In 2016, Ellen made the leap she’d been dreaming of. Satisfied that her constant hard work as an artist was beginning to really pay off, and with a cushion stashed in her savings account, she quit her job to focus full-time on her art.
Things went well that first year. With a structure already in place and now 100% more time to focus on things, she grew her art business relatively easily. She was able to cover all expenses and even set aside a little money at the same time.
When tax season rolled around, Ellen began to get anxious. This was one component of going it alone that she had very little knowledge of and hadn’t prepared much for. To save money, she had decided to prepare her own taxes with the help of computer software.
What a nightmare. For days, Ellen poured over bags of receipts trying desperately to piece together her entire financial year. She wasn’t sure whether she’d accounted for every sale and every expense which made her even more nervous. And to top it all off, Ellen had no idea that she should have been paying quarterly taxes throughout the year. Suddenly she found herself stuck with a huge tax bill and not enough money set aside to pay it off.
Ellen was absolutely devastated by her mistake.
Luckily, even though this was a difficult moment for her, it was also a huge learning experience. Choosing to become your own business means that you accept a big financial responsibility. That doesn’t just mean you make enough money to meet your current needs, you need to be planning for the future both distant and immediate.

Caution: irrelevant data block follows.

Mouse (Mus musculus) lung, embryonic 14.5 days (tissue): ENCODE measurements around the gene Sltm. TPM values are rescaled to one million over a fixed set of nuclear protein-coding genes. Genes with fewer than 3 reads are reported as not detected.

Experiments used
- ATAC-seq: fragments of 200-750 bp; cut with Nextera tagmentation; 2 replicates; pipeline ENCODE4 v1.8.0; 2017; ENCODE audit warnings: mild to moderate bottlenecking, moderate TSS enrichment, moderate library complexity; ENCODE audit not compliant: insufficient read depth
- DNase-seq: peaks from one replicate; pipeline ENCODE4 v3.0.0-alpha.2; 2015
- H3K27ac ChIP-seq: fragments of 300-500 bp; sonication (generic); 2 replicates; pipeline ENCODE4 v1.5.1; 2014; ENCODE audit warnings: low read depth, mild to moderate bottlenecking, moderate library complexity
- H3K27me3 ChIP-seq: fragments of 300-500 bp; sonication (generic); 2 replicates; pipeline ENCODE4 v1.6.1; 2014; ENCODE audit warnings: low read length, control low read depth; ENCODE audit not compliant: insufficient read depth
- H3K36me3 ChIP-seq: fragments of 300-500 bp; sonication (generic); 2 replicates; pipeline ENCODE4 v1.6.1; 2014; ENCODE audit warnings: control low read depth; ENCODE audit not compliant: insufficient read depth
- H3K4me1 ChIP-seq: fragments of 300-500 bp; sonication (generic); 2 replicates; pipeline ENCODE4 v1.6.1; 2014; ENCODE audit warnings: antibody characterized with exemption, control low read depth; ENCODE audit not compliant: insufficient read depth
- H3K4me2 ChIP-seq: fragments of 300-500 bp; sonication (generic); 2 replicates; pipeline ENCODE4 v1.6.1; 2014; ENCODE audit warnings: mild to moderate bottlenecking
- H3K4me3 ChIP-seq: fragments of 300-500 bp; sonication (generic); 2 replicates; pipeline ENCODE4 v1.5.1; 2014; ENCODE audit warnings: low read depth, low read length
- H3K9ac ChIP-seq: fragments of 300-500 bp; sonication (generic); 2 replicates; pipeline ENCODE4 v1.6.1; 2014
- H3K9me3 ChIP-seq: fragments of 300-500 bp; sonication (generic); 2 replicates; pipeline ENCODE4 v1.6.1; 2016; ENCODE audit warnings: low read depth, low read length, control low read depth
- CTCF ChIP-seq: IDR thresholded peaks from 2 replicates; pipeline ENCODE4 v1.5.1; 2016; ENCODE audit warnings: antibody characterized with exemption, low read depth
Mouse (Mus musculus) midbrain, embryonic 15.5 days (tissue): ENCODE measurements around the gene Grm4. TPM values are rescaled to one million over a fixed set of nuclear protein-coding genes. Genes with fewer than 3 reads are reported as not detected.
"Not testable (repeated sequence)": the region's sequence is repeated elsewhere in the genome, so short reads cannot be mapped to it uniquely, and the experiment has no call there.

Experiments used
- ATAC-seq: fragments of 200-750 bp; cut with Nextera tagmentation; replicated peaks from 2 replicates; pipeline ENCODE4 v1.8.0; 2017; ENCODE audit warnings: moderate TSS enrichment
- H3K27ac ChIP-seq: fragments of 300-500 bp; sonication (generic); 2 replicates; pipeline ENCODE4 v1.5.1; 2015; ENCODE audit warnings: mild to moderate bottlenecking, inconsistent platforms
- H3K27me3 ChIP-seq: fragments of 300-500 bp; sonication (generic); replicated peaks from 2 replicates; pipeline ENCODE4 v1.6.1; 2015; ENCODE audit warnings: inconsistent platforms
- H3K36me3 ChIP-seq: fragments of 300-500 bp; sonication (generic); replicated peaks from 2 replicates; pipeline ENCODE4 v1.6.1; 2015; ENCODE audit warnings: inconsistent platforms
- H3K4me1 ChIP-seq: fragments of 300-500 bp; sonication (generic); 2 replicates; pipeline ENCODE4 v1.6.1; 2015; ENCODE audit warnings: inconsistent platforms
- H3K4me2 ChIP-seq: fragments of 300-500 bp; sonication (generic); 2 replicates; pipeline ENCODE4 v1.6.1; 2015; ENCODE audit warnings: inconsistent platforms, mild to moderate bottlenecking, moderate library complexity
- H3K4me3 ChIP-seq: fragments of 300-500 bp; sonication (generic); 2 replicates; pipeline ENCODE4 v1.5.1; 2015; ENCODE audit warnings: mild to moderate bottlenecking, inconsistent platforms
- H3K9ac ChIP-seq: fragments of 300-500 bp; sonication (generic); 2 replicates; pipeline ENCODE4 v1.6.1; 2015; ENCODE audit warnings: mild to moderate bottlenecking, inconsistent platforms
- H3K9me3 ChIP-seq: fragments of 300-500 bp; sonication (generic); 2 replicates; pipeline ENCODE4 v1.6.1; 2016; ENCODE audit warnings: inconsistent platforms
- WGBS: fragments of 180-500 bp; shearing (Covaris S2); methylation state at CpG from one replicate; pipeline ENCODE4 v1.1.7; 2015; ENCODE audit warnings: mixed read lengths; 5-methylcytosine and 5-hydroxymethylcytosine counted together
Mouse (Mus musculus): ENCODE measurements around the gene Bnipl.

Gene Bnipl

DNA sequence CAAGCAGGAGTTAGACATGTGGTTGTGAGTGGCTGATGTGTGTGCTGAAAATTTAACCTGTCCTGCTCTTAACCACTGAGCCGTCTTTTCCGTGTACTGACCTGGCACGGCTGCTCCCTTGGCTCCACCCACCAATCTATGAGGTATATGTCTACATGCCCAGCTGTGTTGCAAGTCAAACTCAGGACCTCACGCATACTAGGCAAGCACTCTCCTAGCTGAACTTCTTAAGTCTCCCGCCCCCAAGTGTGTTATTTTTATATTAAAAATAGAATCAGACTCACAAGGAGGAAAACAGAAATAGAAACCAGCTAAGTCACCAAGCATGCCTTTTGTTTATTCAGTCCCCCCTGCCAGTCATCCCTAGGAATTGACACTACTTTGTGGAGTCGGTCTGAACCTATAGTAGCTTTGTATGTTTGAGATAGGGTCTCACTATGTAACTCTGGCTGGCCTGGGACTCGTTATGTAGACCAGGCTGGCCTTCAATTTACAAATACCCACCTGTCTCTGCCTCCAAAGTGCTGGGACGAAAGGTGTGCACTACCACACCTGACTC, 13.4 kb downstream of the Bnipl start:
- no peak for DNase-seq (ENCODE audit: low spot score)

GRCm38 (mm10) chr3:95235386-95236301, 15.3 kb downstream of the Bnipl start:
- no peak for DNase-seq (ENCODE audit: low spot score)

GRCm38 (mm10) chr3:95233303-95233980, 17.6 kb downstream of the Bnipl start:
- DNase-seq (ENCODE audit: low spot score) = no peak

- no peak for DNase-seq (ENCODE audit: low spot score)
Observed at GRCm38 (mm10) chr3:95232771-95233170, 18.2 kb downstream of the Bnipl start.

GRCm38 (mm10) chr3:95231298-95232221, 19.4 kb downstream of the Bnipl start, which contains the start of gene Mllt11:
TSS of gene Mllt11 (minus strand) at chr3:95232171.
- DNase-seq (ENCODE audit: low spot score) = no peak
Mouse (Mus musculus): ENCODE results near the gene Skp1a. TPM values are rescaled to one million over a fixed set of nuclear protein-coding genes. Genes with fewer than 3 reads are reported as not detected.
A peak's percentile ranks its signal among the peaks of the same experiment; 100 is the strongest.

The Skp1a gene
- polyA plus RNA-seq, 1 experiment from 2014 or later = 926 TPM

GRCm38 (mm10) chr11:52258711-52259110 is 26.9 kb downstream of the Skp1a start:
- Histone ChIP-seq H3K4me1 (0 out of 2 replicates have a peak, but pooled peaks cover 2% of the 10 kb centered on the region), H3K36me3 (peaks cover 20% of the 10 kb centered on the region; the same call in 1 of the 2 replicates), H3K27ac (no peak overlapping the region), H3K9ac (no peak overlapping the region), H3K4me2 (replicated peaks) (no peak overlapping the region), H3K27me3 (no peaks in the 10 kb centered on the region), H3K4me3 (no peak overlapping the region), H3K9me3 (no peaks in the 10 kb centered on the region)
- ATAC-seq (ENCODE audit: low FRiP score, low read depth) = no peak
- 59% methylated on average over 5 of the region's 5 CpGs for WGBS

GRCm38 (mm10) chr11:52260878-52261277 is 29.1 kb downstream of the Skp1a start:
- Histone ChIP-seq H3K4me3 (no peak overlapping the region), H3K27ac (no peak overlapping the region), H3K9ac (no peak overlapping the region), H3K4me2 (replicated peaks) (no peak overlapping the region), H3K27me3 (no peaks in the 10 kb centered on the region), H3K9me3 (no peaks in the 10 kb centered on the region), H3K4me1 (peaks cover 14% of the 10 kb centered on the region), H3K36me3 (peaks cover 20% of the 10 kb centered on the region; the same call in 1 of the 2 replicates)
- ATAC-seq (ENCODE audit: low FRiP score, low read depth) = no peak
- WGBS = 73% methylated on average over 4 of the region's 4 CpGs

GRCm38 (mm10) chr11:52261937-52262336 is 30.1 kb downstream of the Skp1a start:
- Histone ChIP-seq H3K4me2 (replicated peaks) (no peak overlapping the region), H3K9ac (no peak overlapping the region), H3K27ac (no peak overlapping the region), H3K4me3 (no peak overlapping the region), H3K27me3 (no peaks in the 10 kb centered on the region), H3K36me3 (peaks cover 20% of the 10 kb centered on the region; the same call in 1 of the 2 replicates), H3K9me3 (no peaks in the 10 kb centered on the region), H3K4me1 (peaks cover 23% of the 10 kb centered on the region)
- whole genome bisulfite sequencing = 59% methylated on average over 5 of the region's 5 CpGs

Managing your yearly tax bill is of vital importance. As an independent artist, this may not be your forte so hiring a tax professional to help keep you on track is something to seriously consider.
Keeping good records of your income and expenses is absolutely critical for every small business owner, and that is exactly what you are. Save receipts and track all sales and other income.
Finally, as someone who is self-employed, you do not operate on the usual W-2 tax system. Rather, you will generate and submit 1099s. Throughout the course of the year, you will also be expected to pay quarterly tax bills since no money is coming directly out of your earned income like it does with a W-2.
Again, hiring a professional, while an additional expense, could, in the long run, end up saving you money in that an accountant will know about deductions and tax rules you may not.
Navigating all this isn’t easy for many people. At Praxis Center, believe it or not, we have a course for that. Don’t find yourself in a tough spot come tax time, seek out the support you need to stay ahead of Uncle Sam.